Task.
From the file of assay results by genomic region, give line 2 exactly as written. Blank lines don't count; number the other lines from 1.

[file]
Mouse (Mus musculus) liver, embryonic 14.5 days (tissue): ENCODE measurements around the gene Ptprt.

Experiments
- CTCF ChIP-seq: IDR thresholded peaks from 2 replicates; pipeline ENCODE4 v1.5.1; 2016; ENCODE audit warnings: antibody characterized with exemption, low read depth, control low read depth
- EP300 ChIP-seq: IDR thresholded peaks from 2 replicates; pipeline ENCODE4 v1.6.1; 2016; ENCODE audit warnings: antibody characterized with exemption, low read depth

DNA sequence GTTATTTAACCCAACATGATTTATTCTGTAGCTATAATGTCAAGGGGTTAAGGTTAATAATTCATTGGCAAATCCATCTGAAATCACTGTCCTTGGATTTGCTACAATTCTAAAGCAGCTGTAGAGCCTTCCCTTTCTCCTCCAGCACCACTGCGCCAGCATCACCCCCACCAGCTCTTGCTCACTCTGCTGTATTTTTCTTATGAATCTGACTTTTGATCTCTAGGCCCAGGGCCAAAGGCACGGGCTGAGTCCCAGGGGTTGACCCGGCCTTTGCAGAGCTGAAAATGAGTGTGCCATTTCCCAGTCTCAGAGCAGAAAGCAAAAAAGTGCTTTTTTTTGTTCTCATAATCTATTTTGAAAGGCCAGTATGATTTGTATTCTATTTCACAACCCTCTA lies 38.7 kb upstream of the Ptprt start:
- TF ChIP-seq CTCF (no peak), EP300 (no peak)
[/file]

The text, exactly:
Experiments